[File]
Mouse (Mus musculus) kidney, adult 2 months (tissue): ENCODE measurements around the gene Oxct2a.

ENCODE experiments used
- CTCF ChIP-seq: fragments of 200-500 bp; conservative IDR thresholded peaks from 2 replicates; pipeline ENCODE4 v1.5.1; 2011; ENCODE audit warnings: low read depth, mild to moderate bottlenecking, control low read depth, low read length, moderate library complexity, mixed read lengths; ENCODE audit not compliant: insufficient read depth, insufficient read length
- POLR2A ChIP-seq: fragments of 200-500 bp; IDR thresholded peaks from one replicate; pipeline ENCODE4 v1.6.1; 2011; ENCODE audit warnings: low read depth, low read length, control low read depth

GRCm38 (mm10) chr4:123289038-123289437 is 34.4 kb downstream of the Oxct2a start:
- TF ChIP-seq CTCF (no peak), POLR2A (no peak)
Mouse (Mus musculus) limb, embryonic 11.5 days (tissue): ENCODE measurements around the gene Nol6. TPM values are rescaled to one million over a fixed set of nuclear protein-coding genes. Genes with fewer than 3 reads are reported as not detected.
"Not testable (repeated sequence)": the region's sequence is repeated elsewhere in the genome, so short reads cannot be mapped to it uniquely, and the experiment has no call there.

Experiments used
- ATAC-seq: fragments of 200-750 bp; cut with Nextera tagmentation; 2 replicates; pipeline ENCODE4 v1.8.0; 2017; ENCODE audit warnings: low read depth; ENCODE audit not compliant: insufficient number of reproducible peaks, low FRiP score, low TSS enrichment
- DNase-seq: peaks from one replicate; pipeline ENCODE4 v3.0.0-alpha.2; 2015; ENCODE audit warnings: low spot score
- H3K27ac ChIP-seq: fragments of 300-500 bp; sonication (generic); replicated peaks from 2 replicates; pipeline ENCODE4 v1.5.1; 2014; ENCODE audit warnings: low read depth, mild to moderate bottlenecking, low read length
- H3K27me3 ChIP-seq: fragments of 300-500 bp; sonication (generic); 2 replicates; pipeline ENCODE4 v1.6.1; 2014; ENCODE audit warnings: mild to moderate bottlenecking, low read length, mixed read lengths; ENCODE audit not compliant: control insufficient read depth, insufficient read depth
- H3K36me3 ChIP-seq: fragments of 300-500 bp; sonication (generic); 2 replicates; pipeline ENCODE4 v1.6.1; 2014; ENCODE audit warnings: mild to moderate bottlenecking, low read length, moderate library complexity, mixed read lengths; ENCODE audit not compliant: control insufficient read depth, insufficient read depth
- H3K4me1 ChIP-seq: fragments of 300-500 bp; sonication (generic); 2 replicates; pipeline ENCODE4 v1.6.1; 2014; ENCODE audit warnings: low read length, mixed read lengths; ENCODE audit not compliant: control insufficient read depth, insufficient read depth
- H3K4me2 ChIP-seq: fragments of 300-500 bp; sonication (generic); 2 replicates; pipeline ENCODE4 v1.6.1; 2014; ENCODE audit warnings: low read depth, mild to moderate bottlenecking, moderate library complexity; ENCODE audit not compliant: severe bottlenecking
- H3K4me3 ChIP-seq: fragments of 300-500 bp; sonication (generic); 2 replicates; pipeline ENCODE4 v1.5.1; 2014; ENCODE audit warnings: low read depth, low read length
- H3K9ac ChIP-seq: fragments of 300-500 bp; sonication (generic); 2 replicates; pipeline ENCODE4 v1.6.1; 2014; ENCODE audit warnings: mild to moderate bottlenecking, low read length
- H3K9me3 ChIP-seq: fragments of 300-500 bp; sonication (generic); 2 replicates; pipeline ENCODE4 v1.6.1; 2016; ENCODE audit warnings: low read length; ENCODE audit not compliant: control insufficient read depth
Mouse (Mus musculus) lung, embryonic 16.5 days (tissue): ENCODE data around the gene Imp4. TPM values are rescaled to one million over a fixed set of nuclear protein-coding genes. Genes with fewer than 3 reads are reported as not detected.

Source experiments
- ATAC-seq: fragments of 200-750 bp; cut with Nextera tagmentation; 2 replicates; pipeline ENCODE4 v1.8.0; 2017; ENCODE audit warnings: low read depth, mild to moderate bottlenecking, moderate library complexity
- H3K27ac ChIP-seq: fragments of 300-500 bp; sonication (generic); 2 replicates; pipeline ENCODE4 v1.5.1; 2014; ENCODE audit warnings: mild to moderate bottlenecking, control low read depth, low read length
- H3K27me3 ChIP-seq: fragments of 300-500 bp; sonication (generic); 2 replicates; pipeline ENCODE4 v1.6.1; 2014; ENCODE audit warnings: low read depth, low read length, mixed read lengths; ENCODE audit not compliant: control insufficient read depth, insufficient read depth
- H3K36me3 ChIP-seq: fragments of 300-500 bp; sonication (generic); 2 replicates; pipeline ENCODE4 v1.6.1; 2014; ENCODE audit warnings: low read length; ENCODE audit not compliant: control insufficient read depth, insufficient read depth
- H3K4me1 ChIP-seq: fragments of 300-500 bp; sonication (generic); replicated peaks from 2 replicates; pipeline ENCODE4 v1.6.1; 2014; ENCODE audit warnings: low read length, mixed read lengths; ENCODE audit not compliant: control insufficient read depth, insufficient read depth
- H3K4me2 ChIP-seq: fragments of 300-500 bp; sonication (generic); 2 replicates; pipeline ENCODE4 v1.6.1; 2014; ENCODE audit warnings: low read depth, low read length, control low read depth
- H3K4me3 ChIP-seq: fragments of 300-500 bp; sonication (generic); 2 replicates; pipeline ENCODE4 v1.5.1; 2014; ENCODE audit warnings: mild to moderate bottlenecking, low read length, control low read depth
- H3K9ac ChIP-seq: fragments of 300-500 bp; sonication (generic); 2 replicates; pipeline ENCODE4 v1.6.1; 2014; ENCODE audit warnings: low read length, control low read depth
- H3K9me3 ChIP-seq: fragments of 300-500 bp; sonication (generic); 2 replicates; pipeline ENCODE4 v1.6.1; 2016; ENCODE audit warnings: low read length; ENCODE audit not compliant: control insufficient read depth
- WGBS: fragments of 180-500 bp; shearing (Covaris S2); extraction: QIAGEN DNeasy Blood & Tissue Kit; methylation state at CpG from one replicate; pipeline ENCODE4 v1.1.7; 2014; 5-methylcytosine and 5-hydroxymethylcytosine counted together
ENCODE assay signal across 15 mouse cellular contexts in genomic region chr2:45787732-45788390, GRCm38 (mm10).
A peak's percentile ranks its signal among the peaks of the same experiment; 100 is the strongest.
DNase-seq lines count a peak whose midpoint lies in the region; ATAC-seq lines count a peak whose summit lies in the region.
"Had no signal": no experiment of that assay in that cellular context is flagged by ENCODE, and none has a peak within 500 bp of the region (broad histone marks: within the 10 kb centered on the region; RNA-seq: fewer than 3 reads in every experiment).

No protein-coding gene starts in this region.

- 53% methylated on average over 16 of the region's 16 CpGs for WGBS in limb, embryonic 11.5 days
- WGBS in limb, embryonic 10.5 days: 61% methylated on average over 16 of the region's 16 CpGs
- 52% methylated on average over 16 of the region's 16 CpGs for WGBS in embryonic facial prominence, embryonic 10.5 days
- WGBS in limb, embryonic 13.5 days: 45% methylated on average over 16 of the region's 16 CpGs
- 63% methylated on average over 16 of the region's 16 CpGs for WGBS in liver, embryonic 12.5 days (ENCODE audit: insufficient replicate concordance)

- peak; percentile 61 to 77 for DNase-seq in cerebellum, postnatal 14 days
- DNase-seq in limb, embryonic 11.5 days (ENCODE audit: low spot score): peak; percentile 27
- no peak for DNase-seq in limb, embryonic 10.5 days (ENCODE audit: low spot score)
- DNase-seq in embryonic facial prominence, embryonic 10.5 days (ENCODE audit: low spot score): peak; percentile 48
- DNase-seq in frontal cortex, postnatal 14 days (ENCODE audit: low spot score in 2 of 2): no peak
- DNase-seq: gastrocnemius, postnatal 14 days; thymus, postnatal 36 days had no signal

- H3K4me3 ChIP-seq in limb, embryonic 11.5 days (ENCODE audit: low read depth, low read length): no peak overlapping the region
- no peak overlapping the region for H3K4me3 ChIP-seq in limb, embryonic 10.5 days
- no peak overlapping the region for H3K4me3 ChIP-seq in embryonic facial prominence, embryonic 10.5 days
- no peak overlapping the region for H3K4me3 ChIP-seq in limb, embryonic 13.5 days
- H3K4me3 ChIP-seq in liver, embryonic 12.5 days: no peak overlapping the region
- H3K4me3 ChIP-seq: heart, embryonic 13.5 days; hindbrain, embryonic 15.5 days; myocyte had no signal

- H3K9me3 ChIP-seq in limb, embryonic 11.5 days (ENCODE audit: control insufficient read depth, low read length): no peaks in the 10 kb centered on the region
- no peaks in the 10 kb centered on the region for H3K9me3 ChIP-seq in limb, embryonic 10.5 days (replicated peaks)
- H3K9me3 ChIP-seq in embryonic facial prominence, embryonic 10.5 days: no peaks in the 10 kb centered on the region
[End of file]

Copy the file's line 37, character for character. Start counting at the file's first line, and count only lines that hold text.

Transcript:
- 53% methylated on average over 16 of the region's 16 CpGs for WGBS in limb, embryonic 11.5 days